Vaccination has greatly diminished death, illness and suffering in the world. But no other medical technology has been so dogged with controversy. The book chronicles the development of the key lifesaving vaccines since the 18th century. It tells the stories of great scientists and their discoveries, of the protests and pain along the stumbling path of progress. This is the first book to tell the whole story of vaccination for a general audience. In light of controversies about flu vaccine and autism, it will be of particular interest to parents, pediatricians, public health workers and anyone fascinated by medical history. Read More>>

Also Available: Table of Contents and Index

Arthur Allen is a Washington DC-based journalist who has written on vaccine issues in The New York Times Magazine, the Washington Post Magazine, The New Republic, Atlantic Monthly, Salon and Slate.

CONTACT

Flu Vaccination--why bother?

Not always for the reasons you'd think

Welcome, vaccination freaks, to my blog. As the author of a new history of vaccines and the controversies they provoke, I thought it would be worthwhile to have a forum for honest and at least partially well-informed discussion of the problems and successes of vaccine production and policy. I intend to comment on issues that appear in the news, the medical journals and elsewhere. I welcome posts from anyone with knowledge or informed opinion on vaccines, especially professional vacmcinologists. I’m the publisher here, and I reserve the right to reject material or send it back for editing. Keep it short, folks. And if you’re going to be nasty, at least be funny.

As consumer products that fight disease, vaccines are unique. Unlike therapeutic drugs, which an individual takes for an individual fix, vaccines require community buy in. Why? Because no vaccine works 100 percent of the time, and because not everyone who requires protection from a disease can be vaccinated. So, vaccination campaigns work indirectly, in part. Take the campaign against measles. The measles virus is incredibly contagious; it has a way of finding people who aren’t immunologically protected against it. As late as the early 1960s, 3 million American kids got measles every year. Measles hasn’t freely circulated in the United States since 2002. When cases are imported–often by unvaccinated travelers, especially members of religious groups, from countries like India--the disease does serious damage. It infects people who were vaccinated as kids, either because the vaccines in those days weren’t always effective, or because immunity has waned. It also infects adults who were not vaccinated, but never got measles as children and thus lack natural immunity. Thus, when we vaccinate our babies against measles, we are also protecting a lot of other people.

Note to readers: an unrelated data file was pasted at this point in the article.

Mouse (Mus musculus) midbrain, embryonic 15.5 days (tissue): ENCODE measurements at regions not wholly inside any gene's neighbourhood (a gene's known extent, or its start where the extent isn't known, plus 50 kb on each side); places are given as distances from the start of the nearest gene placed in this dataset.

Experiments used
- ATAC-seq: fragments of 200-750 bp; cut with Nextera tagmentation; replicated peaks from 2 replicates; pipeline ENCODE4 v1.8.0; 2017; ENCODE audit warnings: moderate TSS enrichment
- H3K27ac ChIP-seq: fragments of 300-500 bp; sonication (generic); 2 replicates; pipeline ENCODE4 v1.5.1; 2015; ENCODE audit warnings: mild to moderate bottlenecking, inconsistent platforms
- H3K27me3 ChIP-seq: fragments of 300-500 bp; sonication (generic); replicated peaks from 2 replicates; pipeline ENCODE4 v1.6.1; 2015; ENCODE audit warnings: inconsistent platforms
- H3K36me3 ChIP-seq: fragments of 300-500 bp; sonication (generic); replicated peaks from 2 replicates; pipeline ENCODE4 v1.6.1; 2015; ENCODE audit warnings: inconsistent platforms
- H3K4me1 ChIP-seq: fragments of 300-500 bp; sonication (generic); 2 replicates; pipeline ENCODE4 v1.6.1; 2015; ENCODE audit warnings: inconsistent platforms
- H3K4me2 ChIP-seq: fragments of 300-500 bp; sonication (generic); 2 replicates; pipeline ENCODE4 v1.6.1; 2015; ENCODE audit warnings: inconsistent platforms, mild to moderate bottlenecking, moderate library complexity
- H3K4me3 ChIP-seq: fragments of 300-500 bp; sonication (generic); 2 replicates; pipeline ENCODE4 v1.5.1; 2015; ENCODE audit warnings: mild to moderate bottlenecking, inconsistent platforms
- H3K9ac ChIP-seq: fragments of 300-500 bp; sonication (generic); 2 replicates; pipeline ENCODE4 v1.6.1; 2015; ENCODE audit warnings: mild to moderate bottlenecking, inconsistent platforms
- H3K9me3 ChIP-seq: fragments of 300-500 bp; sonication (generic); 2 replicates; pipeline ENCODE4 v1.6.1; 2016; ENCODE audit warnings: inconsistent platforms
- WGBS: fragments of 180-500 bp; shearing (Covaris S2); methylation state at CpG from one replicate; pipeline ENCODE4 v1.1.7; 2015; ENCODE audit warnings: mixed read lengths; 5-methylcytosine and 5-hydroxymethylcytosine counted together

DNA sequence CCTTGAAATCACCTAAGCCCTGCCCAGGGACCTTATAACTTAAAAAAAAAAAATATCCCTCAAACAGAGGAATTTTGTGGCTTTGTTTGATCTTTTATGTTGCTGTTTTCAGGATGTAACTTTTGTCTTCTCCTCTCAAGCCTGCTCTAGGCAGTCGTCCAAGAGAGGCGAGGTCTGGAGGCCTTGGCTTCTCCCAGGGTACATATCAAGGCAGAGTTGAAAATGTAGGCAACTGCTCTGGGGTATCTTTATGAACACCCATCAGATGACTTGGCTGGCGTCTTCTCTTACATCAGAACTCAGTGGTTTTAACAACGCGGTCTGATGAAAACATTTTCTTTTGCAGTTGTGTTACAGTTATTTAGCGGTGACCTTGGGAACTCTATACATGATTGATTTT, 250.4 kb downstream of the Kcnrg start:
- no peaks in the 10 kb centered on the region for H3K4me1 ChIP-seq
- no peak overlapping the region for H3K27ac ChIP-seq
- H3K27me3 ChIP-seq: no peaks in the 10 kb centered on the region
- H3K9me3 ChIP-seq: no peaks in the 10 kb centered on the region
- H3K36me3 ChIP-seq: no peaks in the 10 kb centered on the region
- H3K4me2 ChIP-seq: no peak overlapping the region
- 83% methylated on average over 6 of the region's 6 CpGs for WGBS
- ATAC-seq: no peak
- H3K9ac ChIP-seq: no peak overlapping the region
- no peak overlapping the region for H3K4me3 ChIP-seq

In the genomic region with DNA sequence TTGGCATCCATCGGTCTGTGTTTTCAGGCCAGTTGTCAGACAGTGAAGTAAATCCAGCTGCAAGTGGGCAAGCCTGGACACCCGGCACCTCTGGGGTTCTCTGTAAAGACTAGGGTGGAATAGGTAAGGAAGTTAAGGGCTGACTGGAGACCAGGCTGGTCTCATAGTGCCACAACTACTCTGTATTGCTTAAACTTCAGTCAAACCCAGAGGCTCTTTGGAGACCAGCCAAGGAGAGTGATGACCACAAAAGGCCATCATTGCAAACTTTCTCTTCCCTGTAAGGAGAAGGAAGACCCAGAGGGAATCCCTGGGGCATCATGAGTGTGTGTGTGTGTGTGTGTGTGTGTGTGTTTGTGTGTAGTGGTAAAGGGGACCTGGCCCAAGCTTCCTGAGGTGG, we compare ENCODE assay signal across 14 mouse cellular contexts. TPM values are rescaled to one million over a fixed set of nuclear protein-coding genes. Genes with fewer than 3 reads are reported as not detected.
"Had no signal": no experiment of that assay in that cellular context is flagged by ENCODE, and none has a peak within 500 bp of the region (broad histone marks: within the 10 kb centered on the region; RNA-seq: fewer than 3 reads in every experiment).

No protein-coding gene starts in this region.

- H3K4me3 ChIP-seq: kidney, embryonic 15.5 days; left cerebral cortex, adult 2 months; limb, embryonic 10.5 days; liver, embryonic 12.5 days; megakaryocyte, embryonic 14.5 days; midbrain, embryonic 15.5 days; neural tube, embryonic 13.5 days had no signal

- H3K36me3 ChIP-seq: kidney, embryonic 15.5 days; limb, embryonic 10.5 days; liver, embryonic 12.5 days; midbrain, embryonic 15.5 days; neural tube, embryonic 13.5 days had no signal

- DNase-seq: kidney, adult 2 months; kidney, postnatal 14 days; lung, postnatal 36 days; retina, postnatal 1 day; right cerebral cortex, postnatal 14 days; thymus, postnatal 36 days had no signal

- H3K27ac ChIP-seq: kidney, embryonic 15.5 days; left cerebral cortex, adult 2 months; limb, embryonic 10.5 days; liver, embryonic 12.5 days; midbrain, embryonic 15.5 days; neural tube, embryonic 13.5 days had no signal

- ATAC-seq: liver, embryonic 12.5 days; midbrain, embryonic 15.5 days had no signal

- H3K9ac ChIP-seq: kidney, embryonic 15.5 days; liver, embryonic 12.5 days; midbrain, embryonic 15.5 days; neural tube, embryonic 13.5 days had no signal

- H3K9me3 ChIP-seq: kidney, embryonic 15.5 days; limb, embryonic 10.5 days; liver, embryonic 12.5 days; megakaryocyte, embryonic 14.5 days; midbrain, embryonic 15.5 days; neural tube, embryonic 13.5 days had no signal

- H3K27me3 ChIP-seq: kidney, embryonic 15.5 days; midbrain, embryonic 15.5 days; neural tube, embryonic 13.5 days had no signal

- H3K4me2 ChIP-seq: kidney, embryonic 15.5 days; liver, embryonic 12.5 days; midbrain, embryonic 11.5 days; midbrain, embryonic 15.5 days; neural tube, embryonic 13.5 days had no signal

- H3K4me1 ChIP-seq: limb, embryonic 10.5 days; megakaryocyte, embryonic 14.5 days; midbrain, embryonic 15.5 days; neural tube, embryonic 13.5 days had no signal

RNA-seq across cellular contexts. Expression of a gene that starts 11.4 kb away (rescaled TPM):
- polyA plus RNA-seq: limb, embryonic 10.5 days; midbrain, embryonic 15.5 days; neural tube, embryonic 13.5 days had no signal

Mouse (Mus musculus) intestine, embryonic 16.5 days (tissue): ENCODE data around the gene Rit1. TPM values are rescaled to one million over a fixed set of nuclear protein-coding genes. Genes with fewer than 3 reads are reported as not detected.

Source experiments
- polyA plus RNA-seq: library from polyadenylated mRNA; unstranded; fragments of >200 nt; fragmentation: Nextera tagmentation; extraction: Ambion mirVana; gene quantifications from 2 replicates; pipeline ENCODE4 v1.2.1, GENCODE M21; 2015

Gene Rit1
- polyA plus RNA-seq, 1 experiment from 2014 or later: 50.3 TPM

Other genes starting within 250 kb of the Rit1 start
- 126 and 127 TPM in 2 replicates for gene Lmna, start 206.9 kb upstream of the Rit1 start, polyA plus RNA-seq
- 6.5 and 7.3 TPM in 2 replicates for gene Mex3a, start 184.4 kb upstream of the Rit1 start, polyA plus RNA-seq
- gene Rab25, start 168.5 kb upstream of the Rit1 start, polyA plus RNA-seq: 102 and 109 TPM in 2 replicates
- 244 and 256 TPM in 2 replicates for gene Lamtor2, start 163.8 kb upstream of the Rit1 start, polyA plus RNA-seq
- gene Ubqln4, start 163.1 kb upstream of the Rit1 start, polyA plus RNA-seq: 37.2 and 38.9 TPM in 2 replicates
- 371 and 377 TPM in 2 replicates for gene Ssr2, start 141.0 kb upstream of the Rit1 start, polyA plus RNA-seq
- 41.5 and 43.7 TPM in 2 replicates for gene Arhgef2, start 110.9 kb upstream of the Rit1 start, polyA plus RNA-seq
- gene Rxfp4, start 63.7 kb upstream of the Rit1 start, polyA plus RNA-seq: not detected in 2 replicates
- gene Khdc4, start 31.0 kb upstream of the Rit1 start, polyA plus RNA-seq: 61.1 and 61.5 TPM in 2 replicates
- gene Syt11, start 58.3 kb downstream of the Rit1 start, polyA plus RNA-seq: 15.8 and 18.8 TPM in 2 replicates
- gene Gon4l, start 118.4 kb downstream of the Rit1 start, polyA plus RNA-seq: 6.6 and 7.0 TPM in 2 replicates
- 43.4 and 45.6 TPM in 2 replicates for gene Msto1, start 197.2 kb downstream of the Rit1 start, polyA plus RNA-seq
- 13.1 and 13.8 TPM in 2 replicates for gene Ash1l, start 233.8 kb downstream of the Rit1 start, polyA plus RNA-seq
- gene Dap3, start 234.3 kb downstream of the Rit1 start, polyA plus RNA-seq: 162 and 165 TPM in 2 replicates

Because vaccination against diseases like measles, whooping cough and polio requires a community response, there is always an element of coercion in the vaccine enterprise. In the United States, school entry is denied to those who refuse to vaccinate, unless they get special exemptions. In Europe, doctors are given extra pay for vaccinating their patients. Why the coercion/bribes? We vaccinate babies because many of these diseases are deadliest in babies. We also vaccinate babies because it’s easiest to fully immunize them, during routine visits to the pediatrician. As the diseases disappear, they don’t seem like immediate threats to your average parent. However, they can return in the absence of vaccination. So continued protection from these diseases requires the gentle persuasion of a wise, omnipotent (tongue only partially in cheek) state or the public health authority.

These babies aren’t sick when we vaccinate them. Some will become sick some time after vaccination–given that they receive shots at birth and two, four, six months of age, and again at 1 year and 18 months, the timing is inevitable. And, occasionally, vaccines cause actual harm. For example, something like 1 in 30,000 children vaccinated against measles develops a (usually transient) blood clotting disorder. Hence, vaccines are always controversial in a way that the latest antibiotic or heart medicine is not.